What I'm looking for is a graphic that shows in a general way the best available telescope resolution vs wavelength throughout the entire wavelength spectrum. So for example, there might be two very high resolution peaks aroud

  1. millimeter wavelengths (ALMA)
  2. visible wavelengths (HST and many ground telescopes with Adaptive Optics)

The beautiful image below from this great answer got me thinking. I have reposted it from there.

enter image description here
Image courtesy of Wikipedia user Hunster under the Creative Commons Attribution-Share Alike 3.0 Unported license.

The infrared, ultraviolet, and x-ray images come from the Spitzer Space Telescope, the SWIFT observatory, and the Chandra observatory, respectively.


1 Answer 1


After a bit of searching, I found this blog page, which has several charts about various observatories, including this one:

enter image description here
Image courtesy of Olaf Frohn under the Creative Commons Attribution-Share Alike 4.0 License.

The majority are space-based, although the radio telescopes are largely land-based. They cover existing and future telescopes, at energies from the gamma-ray spectrum to radio waves. You are correct, too, in assuming that adaptive optics can cause dramatic increases in angular resolution; CHARA and the European Extremely Large Telescope both use adaptive optics, and actually can have better angular resolutions than some space-based telescopes.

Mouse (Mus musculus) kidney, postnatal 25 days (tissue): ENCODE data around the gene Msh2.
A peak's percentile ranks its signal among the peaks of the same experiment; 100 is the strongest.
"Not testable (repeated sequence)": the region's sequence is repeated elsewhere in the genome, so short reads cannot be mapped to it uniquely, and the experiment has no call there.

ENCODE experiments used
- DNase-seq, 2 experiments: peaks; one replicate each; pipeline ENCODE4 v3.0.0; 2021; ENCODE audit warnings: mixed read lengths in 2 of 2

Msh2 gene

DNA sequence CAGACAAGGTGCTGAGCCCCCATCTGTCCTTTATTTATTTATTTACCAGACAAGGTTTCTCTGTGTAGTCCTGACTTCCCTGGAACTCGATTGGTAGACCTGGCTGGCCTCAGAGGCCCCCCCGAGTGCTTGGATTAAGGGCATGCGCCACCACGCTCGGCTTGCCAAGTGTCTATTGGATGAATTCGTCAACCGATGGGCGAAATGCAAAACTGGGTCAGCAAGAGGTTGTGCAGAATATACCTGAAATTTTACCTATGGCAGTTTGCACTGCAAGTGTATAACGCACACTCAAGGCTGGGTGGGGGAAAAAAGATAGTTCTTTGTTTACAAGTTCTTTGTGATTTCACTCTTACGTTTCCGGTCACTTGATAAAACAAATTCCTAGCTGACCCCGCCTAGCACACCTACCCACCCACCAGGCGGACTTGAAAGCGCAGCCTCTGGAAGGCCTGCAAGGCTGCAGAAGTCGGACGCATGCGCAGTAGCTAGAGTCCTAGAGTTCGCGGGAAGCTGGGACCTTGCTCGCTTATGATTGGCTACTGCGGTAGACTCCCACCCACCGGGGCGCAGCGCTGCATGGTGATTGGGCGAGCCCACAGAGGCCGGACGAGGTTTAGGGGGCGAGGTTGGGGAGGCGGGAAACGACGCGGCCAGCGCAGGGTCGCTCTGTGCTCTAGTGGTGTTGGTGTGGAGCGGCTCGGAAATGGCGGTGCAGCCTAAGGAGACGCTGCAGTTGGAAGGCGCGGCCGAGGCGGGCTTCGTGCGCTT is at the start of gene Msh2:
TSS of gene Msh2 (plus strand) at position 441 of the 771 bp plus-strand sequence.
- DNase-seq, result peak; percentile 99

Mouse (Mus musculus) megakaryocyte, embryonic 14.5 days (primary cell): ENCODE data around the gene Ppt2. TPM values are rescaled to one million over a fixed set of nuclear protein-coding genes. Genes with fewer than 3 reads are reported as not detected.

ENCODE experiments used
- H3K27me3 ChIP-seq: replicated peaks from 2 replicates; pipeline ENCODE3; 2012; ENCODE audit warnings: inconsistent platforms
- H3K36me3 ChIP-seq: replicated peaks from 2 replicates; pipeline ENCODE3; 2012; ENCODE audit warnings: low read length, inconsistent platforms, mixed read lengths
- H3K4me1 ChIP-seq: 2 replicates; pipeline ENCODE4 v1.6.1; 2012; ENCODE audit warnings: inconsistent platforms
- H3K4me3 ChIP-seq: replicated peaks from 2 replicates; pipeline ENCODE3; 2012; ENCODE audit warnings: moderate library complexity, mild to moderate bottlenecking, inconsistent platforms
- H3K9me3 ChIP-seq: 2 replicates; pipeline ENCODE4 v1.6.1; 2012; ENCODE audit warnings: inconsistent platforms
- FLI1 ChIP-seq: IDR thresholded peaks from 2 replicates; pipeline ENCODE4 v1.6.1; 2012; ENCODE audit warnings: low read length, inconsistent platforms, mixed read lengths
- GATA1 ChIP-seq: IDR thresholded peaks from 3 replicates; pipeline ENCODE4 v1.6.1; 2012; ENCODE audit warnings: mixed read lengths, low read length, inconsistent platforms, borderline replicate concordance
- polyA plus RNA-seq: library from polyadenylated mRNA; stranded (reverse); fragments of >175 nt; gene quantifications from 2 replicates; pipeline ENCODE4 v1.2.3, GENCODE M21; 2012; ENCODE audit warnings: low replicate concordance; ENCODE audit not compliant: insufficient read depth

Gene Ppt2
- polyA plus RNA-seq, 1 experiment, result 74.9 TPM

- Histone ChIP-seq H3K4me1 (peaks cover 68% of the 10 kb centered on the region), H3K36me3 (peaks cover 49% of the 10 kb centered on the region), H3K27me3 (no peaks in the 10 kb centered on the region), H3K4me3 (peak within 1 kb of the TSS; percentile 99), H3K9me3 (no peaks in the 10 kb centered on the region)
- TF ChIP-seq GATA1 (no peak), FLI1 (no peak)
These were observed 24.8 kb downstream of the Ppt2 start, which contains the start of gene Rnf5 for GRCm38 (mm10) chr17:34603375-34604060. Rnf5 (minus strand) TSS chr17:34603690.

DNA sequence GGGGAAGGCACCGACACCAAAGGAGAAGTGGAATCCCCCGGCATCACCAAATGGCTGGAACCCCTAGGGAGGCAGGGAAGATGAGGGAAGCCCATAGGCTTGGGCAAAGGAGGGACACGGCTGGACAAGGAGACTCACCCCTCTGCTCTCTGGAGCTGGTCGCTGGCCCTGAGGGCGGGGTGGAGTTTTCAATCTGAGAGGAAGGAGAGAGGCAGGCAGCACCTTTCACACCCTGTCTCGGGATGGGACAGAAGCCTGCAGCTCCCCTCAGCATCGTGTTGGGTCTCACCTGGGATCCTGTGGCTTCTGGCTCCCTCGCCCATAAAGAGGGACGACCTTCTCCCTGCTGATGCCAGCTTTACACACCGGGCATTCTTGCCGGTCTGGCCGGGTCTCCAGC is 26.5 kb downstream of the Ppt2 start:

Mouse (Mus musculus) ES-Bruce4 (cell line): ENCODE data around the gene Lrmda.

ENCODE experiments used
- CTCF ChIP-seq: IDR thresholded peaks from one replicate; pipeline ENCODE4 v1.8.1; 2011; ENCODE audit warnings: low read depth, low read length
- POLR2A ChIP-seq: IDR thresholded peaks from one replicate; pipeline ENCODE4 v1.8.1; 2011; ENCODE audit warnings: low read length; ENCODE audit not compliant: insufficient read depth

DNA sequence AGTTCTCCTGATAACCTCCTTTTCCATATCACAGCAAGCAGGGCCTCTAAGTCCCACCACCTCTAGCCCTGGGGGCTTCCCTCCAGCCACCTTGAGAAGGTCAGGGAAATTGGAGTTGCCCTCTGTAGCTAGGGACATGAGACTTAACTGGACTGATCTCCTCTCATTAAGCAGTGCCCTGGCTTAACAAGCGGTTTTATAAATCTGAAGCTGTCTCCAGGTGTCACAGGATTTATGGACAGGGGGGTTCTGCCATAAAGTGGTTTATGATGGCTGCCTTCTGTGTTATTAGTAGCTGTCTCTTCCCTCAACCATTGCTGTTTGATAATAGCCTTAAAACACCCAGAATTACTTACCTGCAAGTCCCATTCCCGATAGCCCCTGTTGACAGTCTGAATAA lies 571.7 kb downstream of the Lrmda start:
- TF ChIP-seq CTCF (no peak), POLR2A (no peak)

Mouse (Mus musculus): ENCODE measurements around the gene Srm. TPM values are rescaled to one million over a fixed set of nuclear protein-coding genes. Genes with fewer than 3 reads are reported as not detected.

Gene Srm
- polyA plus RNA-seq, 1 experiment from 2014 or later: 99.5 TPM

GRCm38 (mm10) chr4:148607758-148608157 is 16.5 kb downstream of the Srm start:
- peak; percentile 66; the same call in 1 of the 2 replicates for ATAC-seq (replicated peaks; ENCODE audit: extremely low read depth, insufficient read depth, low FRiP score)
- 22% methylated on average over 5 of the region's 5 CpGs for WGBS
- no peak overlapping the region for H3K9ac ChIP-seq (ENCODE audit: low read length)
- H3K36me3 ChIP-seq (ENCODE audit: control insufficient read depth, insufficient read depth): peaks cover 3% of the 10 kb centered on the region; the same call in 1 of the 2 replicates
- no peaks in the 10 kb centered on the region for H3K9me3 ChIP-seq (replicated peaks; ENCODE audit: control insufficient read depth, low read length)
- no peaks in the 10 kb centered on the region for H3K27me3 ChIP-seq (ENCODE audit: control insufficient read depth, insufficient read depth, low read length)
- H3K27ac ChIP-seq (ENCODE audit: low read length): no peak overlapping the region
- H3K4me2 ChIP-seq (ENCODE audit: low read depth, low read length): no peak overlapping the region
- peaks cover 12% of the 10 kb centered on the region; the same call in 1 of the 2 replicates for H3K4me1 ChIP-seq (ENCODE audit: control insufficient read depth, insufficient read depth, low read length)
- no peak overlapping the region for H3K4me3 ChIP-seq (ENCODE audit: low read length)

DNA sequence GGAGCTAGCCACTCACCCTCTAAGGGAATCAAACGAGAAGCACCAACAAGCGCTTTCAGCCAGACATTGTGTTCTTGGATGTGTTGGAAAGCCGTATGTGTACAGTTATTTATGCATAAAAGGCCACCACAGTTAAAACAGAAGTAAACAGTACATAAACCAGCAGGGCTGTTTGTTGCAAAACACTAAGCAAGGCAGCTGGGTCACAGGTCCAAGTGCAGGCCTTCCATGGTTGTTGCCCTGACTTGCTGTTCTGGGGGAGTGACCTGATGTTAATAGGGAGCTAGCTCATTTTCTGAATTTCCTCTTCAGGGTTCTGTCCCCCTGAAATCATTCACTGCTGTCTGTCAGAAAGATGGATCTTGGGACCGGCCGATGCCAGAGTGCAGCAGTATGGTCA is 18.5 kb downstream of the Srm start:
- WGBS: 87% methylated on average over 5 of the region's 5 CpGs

I annotated the graph to cover in green the smallest angular resolution at various wavelengths:

enter image description here

Notice that most of the lines in the radio, microwave, and infrared part of the spectrum are diagonal, with roughly the same slope. This is because they are limited by diffraction. In the case of radio waves, this is because the atmosphere has little impact. In the case of infrared- and visible- wavelength telescopes in space - and in space-based telescopes in general, the main thing that stops them is the diffraction limit.

The diffraction limit is $$d=\frac{\lambda}{2n\sin\theta}$$ where $\lambda$ is wavelength and $n\sin\theta$ is the numerical aperture. On a log-log plot, such as the one above, we have $$\log d=\log\lambda-\log(2n\sin\theta)$$ and $$\frac{\mathrm{d}\log d}{\mathrm{d}\log\lambda}=1$$ for all telescopes limited by the equation. Thus, telescopes restricted by this limit should be described by a diagonal line with a slope of 1 (-1 on this graph).

  • $\begingroup$ This is an amazing graphic! I don't recognize most of them, but thanks to the internet this can be a great springboard to learn a lot. I'm guessing the X-ray resolution is limited by geometrical optics so it's not wavelength dependent, and the highest energy gamma ray resolution is limited by counting statistics of secondary photons or photoelectrons so it's roughly $\propto 1/\sqrt{E}$? $\endgroup$
    – uhoh
    Commented Oct 31, 2016 at 2:20

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